Earlier this year, I listened to the podcast “Ponzi Supernova”, a podcast about Bernie Madoff’s Ponzi scheme and what has happened since. One thing that was fascinating about this series was the conversations that Steve Fishman, journalist and narrator of the series, had with Bernie Madoff, infamous perpetrator of a massive Ponzi scheme. Bernie talked about his childhood and how affected he was by his father’s financial failures. Bernie tells Steve that, after seeing his father lose a lot of money and what it did to the family, Bernie swore he would never let that happen to him (perhaps one could see this as a pressure looming over his life). In the early 1960’s, Bernie Madoff violated market regulations and his clients’ trust by losing their money on risky deals. Instead of letting them know that this had happened, he lied to his clients, borrowed money from his father-in-law and carried on as though he was a brilliant investor. Speaking with Fishman, Madoff made it sound as though, because he did not want to fail as his father had, he took these steps so that he could continue to, at least, appear to be successful and very talented.

Bernie Madoff spoke with Steve Fishman a couple of years after he was caught (though, in some versions of his story, he claims he quit). Bernie Madoff also spoke with Diana Henriques, who wrote the book The Wizard of Lies, which is now an HBO Film by the same title. Their interactions also occurred a couple of years after Madoff’s fraud was discovered. After he had plead guilty to his crime. Yet, over and over again, Madoff seemed to continue to make excuses for his behavior and try to minimize what he did. Even though, when pleading guilty, he claimed that he acted alone, he has since changed his tune and as co-conspirators have testified against him, he then seems to say, “well, except for that person, I acted alone”. So, it seems that even after being caught, he is only sharing as much of the truth as he needs to and, what I have found to be most interesting, is that he appears to continue to rationalize what he did.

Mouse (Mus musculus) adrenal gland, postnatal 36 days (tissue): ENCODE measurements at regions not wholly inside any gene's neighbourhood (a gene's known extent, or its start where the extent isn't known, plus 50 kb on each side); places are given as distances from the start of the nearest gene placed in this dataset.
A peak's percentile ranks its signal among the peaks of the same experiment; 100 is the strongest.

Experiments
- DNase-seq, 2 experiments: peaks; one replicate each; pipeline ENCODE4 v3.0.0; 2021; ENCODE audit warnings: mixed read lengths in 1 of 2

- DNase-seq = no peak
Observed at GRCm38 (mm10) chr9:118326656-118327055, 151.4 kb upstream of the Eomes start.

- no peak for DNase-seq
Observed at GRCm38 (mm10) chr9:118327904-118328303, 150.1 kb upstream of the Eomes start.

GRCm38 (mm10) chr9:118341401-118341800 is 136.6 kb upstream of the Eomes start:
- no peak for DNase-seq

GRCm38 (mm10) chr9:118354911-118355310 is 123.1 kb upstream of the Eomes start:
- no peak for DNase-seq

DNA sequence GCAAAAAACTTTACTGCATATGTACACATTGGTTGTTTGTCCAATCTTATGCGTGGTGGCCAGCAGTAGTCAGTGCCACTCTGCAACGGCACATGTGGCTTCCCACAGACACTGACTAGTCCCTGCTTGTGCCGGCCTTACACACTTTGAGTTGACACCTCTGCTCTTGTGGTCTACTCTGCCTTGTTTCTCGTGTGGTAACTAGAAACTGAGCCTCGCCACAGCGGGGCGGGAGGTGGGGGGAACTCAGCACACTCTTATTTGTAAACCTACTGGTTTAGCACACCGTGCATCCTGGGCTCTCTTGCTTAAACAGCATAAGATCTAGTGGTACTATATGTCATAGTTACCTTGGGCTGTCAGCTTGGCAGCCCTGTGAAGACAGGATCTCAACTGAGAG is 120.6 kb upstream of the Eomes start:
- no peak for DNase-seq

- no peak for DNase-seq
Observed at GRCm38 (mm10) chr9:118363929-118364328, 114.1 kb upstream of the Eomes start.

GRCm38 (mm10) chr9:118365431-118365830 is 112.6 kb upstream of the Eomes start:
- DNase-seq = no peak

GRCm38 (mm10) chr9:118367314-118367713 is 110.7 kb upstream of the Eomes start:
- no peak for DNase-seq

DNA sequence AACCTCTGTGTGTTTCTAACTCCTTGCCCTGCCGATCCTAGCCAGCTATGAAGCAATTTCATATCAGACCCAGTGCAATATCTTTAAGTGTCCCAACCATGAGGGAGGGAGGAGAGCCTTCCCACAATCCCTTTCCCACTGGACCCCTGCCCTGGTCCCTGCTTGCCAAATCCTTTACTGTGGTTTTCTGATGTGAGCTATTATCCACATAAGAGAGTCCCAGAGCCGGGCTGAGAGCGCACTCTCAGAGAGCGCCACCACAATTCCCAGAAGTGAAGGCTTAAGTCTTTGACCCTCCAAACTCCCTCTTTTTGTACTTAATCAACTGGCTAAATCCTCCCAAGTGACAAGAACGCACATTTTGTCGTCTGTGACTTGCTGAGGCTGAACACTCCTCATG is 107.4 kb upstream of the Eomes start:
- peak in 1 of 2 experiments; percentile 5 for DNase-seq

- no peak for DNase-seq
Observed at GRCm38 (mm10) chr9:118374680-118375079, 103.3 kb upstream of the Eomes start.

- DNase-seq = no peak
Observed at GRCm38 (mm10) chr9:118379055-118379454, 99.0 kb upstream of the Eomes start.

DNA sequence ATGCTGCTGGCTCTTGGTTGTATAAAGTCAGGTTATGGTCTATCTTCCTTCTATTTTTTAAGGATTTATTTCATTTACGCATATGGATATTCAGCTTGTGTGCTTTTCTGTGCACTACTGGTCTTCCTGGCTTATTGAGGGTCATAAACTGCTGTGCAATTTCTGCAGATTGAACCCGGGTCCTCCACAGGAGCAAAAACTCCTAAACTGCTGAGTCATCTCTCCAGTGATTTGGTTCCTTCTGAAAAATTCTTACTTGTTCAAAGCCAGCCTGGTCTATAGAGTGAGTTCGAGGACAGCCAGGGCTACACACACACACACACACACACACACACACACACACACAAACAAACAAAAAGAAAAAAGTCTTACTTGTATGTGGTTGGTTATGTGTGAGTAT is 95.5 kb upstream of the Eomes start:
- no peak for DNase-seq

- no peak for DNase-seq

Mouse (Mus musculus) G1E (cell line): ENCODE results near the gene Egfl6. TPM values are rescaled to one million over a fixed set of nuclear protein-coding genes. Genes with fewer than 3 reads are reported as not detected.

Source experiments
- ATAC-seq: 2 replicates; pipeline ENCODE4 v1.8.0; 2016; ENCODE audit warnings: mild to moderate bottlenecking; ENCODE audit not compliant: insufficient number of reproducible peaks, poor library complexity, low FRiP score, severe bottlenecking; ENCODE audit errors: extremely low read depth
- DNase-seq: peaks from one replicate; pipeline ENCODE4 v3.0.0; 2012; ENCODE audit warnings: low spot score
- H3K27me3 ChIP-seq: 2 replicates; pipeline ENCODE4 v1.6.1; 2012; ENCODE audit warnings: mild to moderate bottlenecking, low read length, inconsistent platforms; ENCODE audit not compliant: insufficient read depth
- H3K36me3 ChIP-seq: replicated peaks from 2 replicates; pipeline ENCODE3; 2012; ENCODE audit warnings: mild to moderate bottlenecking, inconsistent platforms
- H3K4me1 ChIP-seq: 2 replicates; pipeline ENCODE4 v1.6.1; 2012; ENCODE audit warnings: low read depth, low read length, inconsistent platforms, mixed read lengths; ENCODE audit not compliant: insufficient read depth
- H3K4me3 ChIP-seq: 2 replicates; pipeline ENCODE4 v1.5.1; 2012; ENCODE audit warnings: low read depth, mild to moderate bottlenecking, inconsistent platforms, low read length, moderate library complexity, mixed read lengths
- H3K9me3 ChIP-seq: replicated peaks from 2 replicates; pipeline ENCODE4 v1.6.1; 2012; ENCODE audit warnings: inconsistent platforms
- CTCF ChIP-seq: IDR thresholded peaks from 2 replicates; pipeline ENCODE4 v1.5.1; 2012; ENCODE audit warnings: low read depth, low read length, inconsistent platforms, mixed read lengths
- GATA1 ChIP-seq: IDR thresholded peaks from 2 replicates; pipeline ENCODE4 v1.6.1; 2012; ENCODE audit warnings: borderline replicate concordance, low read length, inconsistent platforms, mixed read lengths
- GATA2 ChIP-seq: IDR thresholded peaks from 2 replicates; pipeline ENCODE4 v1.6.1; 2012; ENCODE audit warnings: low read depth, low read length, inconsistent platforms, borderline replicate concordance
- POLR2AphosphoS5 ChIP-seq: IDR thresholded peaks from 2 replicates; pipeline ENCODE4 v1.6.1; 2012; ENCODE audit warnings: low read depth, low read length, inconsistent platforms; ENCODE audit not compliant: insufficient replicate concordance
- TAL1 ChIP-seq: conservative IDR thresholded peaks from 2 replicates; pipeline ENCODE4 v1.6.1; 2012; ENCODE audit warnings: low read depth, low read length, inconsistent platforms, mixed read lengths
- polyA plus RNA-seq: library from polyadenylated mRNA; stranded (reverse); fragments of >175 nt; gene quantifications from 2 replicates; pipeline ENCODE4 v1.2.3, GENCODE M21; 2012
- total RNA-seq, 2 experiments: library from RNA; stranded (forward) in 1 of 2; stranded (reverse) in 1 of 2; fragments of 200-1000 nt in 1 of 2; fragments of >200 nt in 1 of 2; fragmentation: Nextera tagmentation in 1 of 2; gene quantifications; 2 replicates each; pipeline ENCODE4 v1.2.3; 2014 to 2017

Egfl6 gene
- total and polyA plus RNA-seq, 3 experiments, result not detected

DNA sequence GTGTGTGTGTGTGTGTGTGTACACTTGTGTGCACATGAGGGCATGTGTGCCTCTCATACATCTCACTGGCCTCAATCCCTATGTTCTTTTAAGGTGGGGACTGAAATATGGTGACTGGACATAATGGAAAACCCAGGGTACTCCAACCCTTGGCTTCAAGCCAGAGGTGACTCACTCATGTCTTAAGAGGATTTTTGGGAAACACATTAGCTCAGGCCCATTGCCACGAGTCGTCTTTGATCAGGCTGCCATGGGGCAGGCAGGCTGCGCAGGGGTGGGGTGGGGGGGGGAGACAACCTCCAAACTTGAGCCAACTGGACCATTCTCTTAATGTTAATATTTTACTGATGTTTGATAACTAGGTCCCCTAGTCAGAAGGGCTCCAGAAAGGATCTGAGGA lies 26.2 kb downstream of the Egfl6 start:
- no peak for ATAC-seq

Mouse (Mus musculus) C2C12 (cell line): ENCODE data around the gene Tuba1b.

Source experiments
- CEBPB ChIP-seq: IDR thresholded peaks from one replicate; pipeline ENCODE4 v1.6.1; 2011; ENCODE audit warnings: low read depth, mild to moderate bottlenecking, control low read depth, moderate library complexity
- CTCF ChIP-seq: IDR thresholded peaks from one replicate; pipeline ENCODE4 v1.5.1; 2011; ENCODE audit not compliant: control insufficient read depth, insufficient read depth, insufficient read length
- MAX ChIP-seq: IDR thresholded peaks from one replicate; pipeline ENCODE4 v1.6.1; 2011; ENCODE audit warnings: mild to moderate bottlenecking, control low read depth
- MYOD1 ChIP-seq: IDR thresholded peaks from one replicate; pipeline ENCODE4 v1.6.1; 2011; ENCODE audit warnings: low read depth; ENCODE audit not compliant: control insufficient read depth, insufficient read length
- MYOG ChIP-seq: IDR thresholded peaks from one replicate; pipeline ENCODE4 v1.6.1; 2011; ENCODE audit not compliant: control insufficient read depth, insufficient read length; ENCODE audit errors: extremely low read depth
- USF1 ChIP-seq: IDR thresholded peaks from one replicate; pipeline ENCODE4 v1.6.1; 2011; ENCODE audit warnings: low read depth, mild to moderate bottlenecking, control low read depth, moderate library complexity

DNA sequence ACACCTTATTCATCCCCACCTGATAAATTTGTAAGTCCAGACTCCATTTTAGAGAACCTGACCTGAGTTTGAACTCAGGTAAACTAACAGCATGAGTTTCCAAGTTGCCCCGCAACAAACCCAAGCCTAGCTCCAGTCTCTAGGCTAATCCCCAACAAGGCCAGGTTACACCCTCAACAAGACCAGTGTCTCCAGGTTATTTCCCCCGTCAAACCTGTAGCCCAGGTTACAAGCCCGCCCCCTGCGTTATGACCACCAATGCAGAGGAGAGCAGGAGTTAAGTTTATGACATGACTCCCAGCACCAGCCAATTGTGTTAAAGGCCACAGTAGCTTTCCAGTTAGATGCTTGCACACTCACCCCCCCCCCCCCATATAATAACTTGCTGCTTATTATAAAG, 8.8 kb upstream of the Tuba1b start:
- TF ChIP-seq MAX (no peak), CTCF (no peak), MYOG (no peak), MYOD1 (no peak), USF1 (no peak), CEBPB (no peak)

In an ideal world, one would imagine that having a fraud exposed and pleading guilty would bring a fraudster to his senses. When we imagine a person committing fraud as a regular person who has fallen into irregular behavior, the hope is that putting an end to this irregular behavior will bring this person to her senses and get them to admit that what they did was without excuses; that, even though they rationalized their actions when they perpetuated the fraud, they now saw the error of their ways and realized that the rationalizations were all without merit. During the hearing when he plead guilty, Madoff read a prepared statement where he apologized to his victims. However, even that apology came with a “but” attached. “While I never promised a specific rate of return to any client, I felt compelled to satisfy my clients’ expectations, at any cost.” Yet, listening to Ponzi Supernova, you learn that some clients would demand an adjustment to their statements when they did not receive the return they had been promised. Madoff has also placed blame on his victims, claiming that they knew, or should have known, what they were getting into, that he had warned them and that they did not lose as much as they claimed. And, I have found that it is not just Madoff who does this. The Association of Certified Fraud Examiners talks to people who were convicted of fraud and, in video after video, the perpetrators found ways to hold others responsible for what they did – and this is after they had been found guilty and served their sentences. For instance, one blamed her supervisor for being too trusting, “I don’t blame them but…” she started her sentence. Another stated, “I asked you for help and you said no”, while yet another said “I won’t get caught again”, not “I won’t do it again because I realize it was wrong.